Wednesday, May 22, 2013



Our mighty scientists and technology wizards are too busy trying to make a thinking computer — too busy to give themselves pause to think and ask themselves the simple question about the difference between computation and thinking.

To think is to think creatively: not to solve a problem that has never been solved before, but to unravel a problem that has never been posed before.

Ever since the computer was first invented, technologists have been busy giving the computer greater and greater computational powers, that is, making machines that work according to more and more sophisticated rules, that can perhaps even mimic initiative, but that do not have the spontaneity that is inseparable of true subjectivity.

I do not consider it unreasonable that one day we might have a computer that will say, “I will have it thus!” But that will no longer be a machine but a person that has evolved out of its physical material, and though it will think, it will not think in obedience to the rules given it by its makers but creatively out of its own newly emergent inner reality, and though the technologists, as I see it, would have participated in occasioning the emergence of that person, they would not understand how it came about. They would not understand that until they acknowledge that what gives It the ability to think is that mysterious inner reality that makes them persons and that gives them the ability to think.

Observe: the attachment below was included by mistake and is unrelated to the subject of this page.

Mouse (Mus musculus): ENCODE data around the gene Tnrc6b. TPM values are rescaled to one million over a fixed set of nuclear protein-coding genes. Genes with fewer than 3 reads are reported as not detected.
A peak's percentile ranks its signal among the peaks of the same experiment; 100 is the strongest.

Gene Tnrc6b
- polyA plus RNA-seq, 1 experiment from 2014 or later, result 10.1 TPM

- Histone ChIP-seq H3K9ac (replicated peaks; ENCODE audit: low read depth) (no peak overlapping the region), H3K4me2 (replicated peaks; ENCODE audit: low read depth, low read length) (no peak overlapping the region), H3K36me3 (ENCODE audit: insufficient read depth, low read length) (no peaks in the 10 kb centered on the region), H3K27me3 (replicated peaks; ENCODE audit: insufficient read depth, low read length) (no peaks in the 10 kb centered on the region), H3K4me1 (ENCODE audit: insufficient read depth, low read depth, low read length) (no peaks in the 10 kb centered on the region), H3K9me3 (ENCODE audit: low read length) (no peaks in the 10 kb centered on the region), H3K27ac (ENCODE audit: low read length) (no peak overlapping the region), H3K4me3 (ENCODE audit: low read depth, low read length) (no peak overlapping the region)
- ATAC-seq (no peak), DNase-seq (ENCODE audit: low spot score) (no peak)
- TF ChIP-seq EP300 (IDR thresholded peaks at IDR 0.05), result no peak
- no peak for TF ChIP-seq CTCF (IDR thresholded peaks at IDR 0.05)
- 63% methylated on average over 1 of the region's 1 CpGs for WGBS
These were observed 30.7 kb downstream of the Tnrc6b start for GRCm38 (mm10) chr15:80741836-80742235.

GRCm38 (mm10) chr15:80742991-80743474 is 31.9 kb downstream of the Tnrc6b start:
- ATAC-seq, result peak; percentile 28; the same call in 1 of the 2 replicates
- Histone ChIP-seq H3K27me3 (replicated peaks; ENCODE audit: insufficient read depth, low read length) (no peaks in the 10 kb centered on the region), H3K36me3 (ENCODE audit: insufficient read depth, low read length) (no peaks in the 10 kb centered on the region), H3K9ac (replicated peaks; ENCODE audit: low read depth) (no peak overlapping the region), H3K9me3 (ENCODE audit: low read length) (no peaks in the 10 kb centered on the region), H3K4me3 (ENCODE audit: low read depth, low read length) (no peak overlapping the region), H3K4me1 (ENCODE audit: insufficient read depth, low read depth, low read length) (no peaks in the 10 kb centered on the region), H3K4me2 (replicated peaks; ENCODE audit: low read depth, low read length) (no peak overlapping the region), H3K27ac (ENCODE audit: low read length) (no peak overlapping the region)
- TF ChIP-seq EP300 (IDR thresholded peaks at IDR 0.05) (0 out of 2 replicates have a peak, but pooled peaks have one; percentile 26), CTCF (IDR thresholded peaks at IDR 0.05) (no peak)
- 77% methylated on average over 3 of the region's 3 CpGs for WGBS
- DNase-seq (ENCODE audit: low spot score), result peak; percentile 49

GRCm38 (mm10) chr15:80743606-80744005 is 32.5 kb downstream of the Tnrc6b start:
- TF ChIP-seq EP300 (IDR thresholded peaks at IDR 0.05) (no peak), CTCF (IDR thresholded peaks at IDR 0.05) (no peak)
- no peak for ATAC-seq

We might one day make a Thinker, just as we might one day make a living organism from ‘lifeless’ matter, but in either case we will only have prodded Mother Nature to evolve in a short span of time what it had previously evolved over aeons.


Now our scientists are busy trying to make a brain. It is a daunting task but, theoretically, not an impossible one. So let us say they will make a brain, simulating every bit and every beat of the human brain. Will that brain think? What kind of thought will it think? Or let them take out the brain of a human being – a vigorous young person who has been fatally injured or one that has been sentenced to death – and keep it artificially supplied with nutrition and oxygen. Will that brain think? What kind of thought will it think? To my mind, what thinks in a living human being is not the brain but the whole person, the totality of the living person.